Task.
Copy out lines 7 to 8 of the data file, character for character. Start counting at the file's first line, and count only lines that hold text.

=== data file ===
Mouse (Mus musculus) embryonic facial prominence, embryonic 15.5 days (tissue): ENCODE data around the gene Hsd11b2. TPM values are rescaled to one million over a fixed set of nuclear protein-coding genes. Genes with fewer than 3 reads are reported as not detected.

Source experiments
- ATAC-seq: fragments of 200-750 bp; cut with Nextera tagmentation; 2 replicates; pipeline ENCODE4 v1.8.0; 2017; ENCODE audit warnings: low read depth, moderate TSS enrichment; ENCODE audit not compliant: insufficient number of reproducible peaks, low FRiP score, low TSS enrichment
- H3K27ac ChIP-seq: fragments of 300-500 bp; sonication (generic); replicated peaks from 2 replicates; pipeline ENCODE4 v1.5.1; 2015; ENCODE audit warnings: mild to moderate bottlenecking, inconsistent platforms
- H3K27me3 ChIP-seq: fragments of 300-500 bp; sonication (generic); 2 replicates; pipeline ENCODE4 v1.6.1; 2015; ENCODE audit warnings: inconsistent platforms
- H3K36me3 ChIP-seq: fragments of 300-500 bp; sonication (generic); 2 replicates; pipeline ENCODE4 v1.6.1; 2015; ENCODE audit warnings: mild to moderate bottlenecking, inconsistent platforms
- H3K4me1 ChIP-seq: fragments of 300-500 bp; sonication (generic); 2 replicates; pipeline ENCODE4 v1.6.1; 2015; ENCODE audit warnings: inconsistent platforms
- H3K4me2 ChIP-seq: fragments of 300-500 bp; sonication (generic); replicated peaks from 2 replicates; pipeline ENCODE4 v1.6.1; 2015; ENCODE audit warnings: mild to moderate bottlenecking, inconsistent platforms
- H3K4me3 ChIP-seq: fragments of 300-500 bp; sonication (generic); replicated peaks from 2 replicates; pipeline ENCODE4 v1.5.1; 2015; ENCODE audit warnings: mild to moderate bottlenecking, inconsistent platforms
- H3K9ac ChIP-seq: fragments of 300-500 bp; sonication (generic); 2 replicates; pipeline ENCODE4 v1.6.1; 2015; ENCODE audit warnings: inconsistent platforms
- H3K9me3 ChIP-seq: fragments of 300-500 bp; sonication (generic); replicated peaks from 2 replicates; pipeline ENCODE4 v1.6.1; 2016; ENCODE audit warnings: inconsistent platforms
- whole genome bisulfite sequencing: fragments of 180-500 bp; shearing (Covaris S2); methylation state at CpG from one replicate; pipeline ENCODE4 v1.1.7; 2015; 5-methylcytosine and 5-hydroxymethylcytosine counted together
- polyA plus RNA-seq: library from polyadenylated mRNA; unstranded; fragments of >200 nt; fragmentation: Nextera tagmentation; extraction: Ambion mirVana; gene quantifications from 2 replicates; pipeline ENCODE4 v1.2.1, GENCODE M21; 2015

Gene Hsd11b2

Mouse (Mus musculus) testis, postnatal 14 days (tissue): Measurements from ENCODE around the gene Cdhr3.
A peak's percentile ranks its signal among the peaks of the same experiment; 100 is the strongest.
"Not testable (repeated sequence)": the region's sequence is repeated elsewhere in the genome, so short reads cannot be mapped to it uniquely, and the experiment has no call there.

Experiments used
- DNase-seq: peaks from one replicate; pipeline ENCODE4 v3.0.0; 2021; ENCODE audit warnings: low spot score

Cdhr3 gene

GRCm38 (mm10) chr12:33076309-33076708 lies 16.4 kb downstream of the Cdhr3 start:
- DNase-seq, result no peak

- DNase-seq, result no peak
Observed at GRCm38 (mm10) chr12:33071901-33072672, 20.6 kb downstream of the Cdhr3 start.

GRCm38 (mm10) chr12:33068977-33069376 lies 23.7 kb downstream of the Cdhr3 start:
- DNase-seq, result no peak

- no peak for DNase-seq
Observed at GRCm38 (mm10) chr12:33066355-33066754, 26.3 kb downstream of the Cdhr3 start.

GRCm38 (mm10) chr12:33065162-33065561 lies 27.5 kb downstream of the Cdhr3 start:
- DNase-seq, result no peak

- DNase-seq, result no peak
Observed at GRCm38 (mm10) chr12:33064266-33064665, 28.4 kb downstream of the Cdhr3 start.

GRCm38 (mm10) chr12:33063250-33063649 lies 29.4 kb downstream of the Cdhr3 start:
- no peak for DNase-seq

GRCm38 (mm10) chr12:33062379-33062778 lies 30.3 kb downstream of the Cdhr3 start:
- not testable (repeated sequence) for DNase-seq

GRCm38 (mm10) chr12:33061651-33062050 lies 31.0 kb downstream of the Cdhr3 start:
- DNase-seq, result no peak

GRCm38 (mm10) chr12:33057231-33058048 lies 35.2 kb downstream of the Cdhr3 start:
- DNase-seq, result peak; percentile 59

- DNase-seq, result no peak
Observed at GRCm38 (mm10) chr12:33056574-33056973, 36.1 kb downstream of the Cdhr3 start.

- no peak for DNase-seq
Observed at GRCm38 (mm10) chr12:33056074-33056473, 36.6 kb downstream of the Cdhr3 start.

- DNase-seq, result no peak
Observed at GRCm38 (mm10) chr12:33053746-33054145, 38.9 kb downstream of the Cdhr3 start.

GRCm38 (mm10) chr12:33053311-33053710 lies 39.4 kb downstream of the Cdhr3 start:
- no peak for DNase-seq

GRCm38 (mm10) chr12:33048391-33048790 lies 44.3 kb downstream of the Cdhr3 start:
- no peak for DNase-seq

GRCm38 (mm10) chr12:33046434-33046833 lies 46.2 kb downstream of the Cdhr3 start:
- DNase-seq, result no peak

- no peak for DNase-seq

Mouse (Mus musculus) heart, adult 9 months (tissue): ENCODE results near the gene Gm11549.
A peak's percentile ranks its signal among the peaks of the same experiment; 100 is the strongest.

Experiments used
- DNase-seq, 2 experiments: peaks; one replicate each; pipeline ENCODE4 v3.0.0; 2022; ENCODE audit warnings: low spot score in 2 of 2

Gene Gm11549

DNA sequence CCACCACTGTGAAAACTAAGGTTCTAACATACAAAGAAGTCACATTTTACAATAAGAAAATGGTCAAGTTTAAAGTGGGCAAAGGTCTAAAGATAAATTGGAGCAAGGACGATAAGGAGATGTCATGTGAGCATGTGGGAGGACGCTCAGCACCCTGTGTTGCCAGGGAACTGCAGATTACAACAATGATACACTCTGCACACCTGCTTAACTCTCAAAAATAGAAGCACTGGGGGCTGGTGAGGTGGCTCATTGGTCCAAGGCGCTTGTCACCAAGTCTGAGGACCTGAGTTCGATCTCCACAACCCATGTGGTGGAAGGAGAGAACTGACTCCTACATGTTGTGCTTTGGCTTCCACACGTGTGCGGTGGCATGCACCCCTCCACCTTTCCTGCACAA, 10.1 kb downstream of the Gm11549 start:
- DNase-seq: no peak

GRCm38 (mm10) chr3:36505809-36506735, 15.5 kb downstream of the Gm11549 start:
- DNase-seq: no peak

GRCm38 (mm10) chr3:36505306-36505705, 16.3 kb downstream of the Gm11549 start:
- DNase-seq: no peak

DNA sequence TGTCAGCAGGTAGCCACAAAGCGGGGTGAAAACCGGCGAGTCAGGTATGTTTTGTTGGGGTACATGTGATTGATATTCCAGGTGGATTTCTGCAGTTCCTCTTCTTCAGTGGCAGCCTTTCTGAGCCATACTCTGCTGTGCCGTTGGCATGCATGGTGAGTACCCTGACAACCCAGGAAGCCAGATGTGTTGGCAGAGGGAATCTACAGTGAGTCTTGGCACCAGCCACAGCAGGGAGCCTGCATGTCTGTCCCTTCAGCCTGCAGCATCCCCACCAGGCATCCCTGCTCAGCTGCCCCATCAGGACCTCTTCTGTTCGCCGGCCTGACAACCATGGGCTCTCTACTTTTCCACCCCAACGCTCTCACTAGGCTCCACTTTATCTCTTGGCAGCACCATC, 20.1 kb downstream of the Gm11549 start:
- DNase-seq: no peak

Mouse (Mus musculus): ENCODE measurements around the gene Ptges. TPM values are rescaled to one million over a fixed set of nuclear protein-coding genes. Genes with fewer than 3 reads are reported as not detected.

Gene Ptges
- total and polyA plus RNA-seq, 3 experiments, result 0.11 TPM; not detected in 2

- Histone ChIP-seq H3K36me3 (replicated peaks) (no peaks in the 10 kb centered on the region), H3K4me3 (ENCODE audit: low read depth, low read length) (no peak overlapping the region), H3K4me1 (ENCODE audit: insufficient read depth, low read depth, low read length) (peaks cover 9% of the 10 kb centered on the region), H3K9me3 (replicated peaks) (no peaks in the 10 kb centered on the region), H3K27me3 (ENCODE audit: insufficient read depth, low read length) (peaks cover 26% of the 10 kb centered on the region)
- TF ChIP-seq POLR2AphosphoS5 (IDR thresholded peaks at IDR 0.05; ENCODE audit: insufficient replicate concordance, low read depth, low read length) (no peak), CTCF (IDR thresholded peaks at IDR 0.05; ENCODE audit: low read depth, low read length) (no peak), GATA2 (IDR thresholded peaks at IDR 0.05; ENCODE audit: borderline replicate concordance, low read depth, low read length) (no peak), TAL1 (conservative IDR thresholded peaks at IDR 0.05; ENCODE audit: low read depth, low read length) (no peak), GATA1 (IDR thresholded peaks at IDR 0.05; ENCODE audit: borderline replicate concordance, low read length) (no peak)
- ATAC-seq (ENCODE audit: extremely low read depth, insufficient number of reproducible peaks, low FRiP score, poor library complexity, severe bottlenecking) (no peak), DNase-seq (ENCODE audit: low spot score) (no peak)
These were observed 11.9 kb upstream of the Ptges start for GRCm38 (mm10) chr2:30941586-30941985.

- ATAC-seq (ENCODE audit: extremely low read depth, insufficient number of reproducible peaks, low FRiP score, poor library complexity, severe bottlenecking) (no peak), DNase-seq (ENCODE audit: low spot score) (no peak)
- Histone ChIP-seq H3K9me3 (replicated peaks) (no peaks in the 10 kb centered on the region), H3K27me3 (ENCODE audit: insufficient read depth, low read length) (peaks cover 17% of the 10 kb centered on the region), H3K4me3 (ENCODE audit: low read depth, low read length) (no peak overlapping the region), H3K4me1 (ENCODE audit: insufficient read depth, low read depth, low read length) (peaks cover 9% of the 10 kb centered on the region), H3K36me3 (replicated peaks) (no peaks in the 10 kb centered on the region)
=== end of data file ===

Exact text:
- H3K4me1 ChIP-seq: fragments of 300-500 bp; sonication (generic); 2 replicates; pipeline ENCODE4 v1.6.1; 2015; ENCODE audit warnings: inconsistent platforms
- H3K4me2 ChIP-seq: fragments of 300-500 bp; sonication (generic); replicated peaks from 2 replicates; pipeline ENCODE4 v1.6.1; 2015; ENCODE audit warnings: mild to moderate bottlenecking, inconsistent platforms